Prime Minister Bruce Golding has appealed to G8 countries for greater assistance to countries like Jamaica in the fight against organized crime.
This assistance, he said, must be broad-based and must recognize that rooting out crime is not just a law enforcement exercise but must be seen as a major development issue. The Prime Minister was speaking in Muskoka, Canada at a special outreach session of the G8 Summit yesterday (Friday June 25).
Mr. Golding called attention to the penetrative and corrosive effect of crime in struggling developing countries with weak institutional capacity and a scarcity of resources. He outlined the measures being carried out by his government in its renewed campaign to combat crime and declared that it was determined to use every tool it its toolbox in an all-out effort that must be sustained until the job is completed. Mr Golding pointed out, however, that countries like Jamaica cannot do it alone, given their lack of resources and the transnational nature of organized crime.
Prime Minister Bruce Golding (3rd left at the back) in a Family Photo of the members of the G-8 and the Outreach Leaders following their working session at the Muskoka 2010 G-18 Summit on June 25.
While acknowledging the assistance being provided by the US, UK, Canada and EU, he said that a more comprehensive strategy must be developed as a matter of urgency. This must include greater effort to disrupt the flow of drugs with equal emphasis being placed on both the supply and demand side of the drug trade. He called for more effective measures to stem the flow of illegal guns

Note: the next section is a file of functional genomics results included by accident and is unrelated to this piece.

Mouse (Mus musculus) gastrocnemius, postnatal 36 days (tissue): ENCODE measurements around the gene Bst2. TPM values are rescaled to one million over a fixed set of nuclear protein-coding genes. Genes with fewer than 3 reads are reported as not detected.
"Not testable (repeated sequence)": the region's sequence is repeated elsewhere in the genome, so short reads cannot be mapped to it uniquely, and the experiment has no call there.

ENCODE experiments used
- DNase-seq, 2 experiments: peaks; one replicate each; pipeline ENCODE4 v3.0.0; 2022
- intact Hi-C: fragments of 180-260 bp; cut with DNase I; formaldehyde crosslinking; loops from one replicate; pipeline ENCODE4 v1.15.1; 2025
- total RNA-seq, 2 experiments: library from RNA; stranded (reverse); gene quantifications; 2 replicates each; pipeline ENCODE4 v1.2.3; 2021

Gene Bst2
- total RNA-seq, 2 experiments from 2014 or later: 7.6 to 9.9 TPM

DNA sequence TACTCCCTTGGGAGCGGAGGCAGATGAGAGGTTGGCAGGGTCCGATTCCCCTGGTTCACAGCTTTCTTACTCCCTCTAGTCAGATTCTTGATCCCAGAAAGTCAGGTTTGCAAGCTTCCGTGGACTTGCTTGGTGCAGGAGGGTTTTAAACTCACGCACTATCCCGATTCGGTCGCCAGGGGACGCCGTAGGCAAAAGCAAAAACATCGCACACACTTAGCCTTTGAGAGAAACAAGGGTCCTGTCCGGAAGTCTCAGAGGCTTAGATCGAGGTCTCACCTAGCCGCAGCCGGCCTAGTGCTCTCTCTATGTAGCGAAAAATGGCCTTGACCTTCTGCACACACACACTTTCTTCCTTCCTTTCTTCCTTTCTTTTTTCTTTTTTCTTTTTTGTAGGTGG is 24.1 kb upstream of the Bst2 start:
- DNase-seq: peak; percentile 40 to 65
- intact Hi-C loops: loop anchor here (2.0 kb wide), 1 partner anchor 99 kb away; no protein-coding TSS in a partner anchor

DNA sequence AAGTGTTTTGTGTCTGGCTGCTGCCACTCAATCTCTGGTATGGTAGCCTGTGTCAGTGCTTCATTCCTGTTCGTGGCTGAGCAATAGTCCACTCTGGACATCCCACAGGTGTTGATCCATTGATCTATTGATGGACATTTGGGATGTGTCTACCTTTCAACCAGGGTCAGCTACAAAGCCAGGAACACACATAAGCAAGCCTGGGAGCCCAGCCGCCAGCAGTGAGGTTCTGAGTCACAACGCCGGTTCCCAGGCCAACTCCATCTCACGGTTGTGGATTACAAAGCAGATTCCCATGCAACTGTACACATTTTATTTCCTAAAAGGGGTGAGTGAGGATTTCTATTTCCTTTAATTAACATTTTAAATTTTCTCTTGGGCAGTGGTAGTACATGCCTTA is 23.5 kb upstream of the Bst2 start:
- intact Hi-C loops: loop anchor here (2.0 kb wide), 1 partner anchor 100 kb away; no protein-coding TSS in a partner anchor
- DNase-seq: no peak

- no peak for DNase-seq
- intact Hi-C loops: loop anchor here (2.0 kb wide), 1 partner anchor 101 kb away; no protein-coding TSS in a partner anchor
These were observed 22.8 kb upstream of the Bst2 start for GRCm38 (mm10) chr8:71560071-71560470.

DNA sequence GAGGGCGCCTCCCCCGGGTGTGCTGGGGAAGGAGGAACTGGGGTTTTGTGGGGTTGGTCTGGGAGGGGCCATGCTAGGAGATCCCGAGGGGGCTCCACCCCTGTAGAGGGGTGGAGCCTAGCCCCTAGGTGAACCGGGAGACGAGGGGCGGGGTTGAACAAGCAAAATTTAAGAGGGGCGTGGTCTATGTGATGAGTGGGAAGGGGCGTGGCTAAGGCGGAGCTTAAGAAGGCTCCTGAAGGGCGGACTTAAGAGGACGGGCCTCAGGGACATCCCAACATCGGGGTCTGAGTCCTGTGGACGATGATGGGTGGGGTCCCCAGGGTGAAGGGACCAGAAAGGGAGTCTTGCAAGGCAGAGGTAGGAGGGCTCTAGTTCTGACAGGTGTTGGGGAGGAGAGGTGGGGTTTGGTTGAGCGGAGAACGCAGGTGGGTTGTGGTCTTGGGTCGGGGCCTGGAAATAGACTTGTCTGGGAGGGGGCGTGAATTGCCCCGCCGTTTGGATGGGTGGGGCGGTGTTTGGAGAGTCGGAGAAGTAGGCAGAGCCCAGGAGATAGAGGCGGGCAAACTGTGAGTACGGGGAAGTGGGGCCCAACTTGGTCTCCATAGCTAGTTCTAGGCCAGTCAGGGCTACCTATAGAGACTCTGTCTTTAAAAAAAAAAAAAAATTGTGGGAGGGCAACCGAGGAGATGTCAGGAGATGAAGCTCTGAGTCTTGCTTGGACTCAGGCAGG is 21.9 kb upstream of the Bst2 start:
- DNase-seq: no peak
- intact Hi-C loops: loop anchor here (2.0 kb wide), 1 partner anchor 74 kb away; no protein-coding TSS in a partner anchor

which were not only the symbol and tool of organized crime but filtered into the hands of itinerant criminals. He also called for more technical assistance in criminal investigation, intelligence management and law enforcement techniques.
Mr. Golding cautioned that crime does not exist in a vacuum but thrives in an environment where poverty is prevalent and hope and opportunity depressed. Countries like Jamaica, he said, which have been battered by the global recession have had to contain expenditure on critical social programmes and find themselves fighting crime at a time when the material conditions are more favourable for crime to flourish.
Prime Minister of Canada Stephen Harper answers questions at a press conference at the end of Day 1 of the Muskoka 2010 G-8 Summit on Friday, June 25.
The Prime Minister welcomed the additional resources provided by G20 countries through the IMF and other multilateral agencies but pointed out that the conditions for accessing these funds require deflationary fiscal and monetary policies that left beneficiary countries with no room to effectively address the development dimension of the fight against crime. He urged the international community to help countries like Jamaica to find more creative ways to deal with these challenges even while undertaking the adjustments necessary to put their economies in good health.
“When we go into communities and dismantle the criminal organizations that are embedded there, we leave a huge space which, if not quickly filled by meaningful programmes that empower people, provide training and jobs, create opportunities and offer hope, will shortly thereafter be filled by a new, smarter generation of criminals. The kind of social intervention that is needed requires resources that we don’t have. We need your help…lots of help”, Mr. Golding declared.